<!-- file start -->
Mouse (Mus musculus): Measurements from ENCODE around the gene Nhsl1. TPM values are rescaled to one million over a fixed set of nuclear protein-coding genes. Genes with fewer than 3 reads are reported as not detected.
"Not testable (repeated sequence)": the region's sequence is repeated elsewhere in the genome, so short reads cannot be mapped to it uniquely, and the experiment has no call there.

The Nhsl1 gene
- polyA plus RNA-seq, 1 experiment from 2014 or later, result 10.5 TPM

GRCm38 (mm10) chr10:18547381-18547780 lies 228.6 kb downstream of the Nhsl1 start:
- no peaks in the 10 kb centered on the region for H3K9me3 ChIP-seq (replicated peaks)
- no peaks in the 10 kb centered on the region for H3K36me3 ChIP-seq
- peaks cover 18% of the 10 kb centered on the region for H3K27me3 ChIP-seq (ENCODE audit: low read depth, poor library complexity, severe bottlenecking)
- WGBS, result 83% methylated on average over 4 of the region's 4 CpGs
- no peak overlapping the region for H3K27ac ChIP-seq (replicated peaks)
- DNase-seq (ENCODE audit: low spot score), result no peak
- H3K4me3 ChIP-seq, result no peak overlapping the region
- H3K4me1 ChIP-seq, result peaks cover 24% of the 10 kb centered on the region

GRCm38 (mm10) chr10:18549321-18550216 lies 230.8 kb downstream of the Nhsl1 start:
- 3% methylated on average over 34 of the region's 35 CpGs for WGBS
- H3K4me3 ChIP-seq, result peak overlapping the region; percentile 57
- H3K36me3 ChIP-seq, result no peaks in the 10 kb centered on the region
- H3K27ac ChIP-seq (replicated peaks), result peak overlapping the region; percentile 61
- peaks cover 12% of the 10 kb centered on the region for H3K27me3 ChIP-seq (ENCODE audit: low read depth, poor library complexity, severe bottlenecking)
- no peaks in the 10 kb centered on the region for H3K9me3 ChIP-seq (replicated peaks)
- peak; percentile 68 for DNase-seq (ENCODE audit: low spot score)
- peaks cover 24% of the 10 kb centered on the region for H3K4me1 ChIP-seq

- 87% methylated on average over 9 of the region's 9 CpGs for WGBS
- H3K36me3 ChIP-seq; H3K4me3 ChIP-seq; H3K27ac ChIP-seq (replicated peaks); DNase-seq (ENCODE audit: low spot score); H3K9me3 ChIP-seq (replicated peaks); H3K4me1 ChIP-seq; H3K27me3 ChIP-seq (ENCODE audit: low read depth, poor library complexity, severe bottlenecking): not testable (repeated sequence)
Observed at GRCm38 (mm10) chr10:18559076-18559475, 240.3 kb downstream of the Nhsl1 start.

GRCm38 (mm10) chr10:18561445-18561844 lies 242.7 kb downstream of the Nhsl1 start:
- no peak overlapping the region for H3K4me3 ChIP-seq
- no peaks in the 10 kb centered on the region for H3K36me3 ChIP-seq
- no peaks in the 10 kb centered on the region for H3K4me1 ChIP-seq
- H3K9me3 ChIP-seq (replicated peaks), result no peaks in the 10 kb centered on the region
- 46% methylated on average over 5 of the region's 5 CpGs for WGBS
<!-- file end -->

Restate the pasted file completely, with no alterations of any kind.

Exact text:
Mouse (Mus musculus): Measurements from ENCODE around the gene Nhsl1. TPM values are rescaled to one million over a fixed set of nuclear protein-coding genes. Genes with fewer than 3 reads are reported as not detected.
"Not testable (repeated sequence)": the region's sequence is repeated elsewhere in the genome, so short reads cannot be mapped to it uniquely, and the experiment has no call there.

The Nhsl1 gene
- polyA plus RNA-seq, 1 experiment from 2014 or later, result 10.5 TPM

GRCm38 (mm10) chr10:18547381-18547780 lies 228.6 kb downstream of the Nhsl1 start:
- no peaks in the 10 kb centered on the region for H3K9me3 ChIP-seq (replicated peaks)
- no peaks in the 10 kb centered on the region for H3K36me3 ChIP-seq
- peaks cover 18% of the 10 kb centered on the region for H3K27me3 ChIP-seq (ENCODE audit: low read depth, poor library complexity, severe bottlenecking)
- WGBS, result 83% methylated on average over 4 of the region's 4 CpGs
- no peak overlapping the region for H3K27ac ChIP-seq (replicated peaks)
- DNase-seq (ENCODE audit: low spot score), result no peak
- H3K4me3 ChIP-seq, result no peak overlapping the region
- H3K4me1 ChIP-seq, result peaks cover 24% of the 10 kb centered on the region

GRCm38 (mm10) chr10:18549321-18550216 lies 230.8 kb downstream of the Nhsl1 start:
- 3% methylated on average over 34 of the region's 35 CpGs for WGBS
- H3K4me3 ChIP-seq, result peak overlapping the region; percentile 57
- H3K36me3 ChIP-seq, result no peaks in the 10 kb centered on the region
- H3K27ac ChIP-seq (replicated peaks), result peak overlapping the region; percentile 61
- peaks cover 12% of the 10 kb centered on the region for H3K27me3 ChIP-seq (ENCODE audit: low read depth, poor library complexity, severe bottlenecking)
- no peaks in the 10 kb centered on the region for H3K9me3 ChIP-seq (replicated peaks)
- peak; percentile 68 for DNase-seq (ENCODE audit: low spot score)
- peaks cover 24% of the 10 kb centered on the region for H3K4me1 ChIP-seq

- 87% methylated on average over 9 of the region's 9 CpGs for WGBS
- H3K36me3 ChIP-seq; H3K4me3 ChIP-seq; H3K27ac ChIP-seq (replicated peaks); DNase-seq (ENCODE audit: low spot score); H3K9me3 ChIP-seq (replicated peaks); H3K4me1 ChIP-seq; H3K27me3 ChIP-seq (ENCODE audit: low read depth, poor library complexity, severe bottlenecking): not testable (repeated sequence)
Observed at GRCm38 (mm10) chr10:18559076-18559475, 240.3 kb downstream of the Nhsl1 start.

GRCm38 (mm10) chr10:18561445-18561844 lies 242.7 kb downstream of the Nhsl1 start:
- no peak overlapping the region for H3K4me3 ChIP-seq
- no peaks in the 10 kb centered on the region for H3K36me3 ChIP-seq
- no peaks in the 10 kb centered on the region for H3K4me1 ChIP-seq
- H3K9me3 ChIP-seq (replicated peaks), result no peaks in the 10 kb centered on the region
- 46% methylated on average over 5 of the region's 5 CpGs for WGBS